History of the origin, formation, and adoption of the Constitution of the United States: with notices of its principal framers, Volum 1

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The Congress advise Provisional Governments 37 Separation from England determined upon 38 Suppression of the Royal Authority
39
CHAPTER III
49
Instructions to the Delegates
51
Popular Feeling about the Grievances
64
Delay in obtaining Decisions
77
Washington borrows Money of the Province of Massachusetts Bay
80
CHAPTER IV
89
Promotion of the Officers provided for
95
Unsettled Condition of the Political System
101
Eminent Men retire from Congress
104
Formation of a new Army
110
States engaged in forming Governments
116
Union of the People of the United States as distinguished from
123
The present Congress compared with that of 1776
127
Assent of Maryland to the Confederation withheld 133 New York authorizes its Delegates in Congress to limit the West
134
Security against a Dissolution of the Confederacy
140
Committee of the States to sit in the Recess of Congress
146
CHAPTER I
155
Impracticable Adherence to the Principles of Civil Liberty
161
Critical Position of the Country 326
163
Changes of the Members of Congress 126
165
Situation of Washington 107
168
Financial Difficulties of the Confederation Revolutionary
172
Claims of the various Classes of the Public Creditors
178
Proofs of this in the History of the Confederation
184
CHAPTER III
200
Hamiltons Entry into Congress
206
Advises General Taxes to be collected under Continental Authority
212
Hamilton advises Federal Provision for Defence
219
Improvement in the Revenue System
225
BOOK III
231
A New Congress
235
How to be obtained
241
Argument used in Support of her Refusal
247

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Side 510 - The better to secure and perpetuate mutual friendship and intercourse among the people of the different States in this Union, the free inhabitants of each of these States, paupers, vagabonds, and fugitives from justice excepted, shall be entitled to all privileges and immunities of free citizens in the several States; and the people of each State shall have free ingress and regress to and from any other State, and shall enjoy therein all the privileges of trade and commerce, subject to the same duties,...
Side 207 - STATES, and to consist of one delegate from each state; and to appoint such other committees and civil officers as may be necessary for managing the general affairs of the United States under their...
Side 305 - And, in the just preservation of rights and property, it is understood and declared that no law ought ever to be made or have force in the said Territory that shall, in any manner whatever, interfere with or affect private contracts, or engagements, bona fide, and without fraud previously formed.
Side 213 - Congress be authorized to make such requisitions in proportion to the whole number of white and other free citizens and inhabitants, of every age, sex, and condition...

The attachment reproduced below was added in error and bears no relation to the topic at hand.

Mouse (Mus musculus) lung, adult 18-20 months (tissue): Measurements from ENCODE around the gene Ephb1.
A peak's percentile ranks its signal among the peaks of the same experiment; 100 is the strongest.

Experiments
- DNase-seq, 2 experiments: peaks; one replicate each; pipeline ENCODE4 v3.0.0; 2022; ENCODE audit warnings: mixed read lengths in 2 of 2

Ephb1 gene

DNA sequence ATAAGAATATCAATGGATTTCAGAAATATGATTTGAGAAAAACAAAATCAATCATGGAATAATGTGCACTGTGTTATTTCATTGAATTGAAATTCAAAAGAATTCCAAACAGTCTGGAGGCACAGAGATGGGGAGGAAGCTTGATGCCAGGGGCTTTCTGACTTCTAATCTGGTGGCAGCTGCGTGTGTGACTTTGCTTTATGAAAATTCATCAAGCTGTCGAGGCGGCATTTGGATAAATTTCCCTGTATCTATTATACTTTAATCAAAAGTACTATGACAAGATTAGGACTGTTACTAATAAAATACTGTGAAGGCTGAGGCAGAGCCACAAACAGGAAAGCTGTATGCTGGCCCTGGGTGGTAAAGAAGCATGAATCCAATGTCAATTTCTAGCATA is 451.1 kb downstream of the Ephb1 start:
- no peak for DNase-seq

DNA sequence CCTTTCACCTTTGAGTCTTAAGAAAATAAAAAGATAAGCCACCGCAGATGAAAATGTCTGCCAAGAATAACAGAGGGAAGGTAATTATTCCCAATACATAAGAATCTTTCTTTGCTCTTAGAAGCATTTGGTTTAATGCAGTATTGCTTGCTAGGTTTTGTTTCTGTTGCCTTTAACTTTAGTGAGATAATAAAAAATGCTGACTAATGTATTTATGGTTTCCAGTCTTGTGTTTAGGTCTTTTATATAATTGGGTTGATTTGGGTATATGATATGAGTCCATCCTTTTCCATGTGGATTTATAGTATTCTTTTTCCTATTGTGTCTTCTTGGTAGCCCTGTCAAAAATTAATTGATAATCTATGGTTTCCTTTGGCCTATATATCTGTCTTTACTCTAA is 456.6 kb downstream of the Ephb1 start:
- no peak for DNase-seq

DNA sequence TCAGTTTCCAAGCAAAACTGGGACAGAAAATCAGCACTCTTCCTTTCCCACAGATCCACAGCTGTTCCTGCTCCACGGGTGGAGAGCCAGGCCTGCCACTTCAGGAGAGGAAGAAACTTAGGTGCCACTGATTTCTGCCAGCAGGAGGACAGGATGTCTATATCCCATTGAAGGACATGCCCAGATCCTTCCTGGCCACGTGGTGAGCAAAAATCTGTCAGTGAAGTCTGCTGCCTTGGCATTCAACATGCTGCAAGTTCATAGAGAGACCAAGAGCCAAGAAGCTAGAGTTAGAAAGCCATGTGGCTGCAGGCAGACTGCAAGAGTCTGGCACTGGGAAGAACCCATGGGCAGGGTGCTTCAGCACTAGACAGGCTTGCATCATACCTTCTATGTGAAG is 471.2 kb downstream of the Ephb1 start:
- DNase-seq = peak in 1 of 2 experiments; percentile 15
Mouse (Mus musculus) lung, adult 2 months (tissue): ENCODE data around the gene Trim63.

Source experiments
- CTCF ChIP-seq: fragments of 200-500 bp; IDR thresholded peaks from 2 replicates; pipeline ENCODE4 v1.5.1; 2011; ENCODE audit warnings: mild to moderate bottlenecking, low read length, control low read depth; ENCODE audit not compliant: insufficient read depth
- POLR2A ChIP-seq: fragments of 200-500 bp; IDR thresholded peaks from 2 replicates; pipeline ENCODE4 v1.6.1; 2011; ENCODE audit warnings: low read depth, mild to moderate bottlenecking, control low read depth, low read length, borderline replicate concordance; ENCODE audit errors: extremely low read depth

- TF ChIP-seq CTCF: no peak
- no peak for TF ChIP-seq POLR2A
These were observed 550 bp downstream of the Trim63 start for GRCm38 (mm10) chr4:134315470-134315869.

Side 308 - And whenever any of the said States shall have sixty thousand free inhabitants therein such State shall be admitted by its delegates into the Congress of the United States on an equal footing with the original states in all respects whatever, and shall be at liberty to form a permanent constitution and State government.
Side 512 - States shall be divided or appropriated ; of granting letters of marque and reprisal in times of peace, appointing courts for the trial of piracies and felonies committed on the high seas, and establishing courts for receiving and determining finally appeals in all cases of captures, provided that no member of Congress shall be appointed a judge of any of the said courts.
Side 512 - When land forces are raised by any state for the common defence, all officers of or under the rank of colonel shall be appointed by the legislature of each state respectively by whom such forces shall be raised, or in such manner as such state shall direct, and all vacancies shall be filled up by the state which first made the appointment. ARTICLE VIII. All charges of war and all other expenses that shall be incurred for the common defence or general welfare, and allowed by the United States in congress...
Side 511 - No State shall engage in any war without the consent of the United States in Congress assembled, unless such State be actually invaded by enemies, or shall have received certain advice of a resolution being formed by some nation of Indians to invade such State, and the danger is so imminent as not to admit of a delay, till the United States in Congress assembled can be consulted...
Side 147 - ... for the defence and welfare of the United States or any of them, nor emit bills, nor borrow money on the credit of the United States...
Side 514 - State should raise a greater number of men than the quota thereof, such extra number shall be raised, officered, clothed, armed, and equipped in the same manner as the quota of such State, unless the legislature of such State shall judge that such extra number cannot be safely spared out of the same, in which case they shall raise, officer, clothe, arm, and equip as many of such extra number as they judge can be safely spared.

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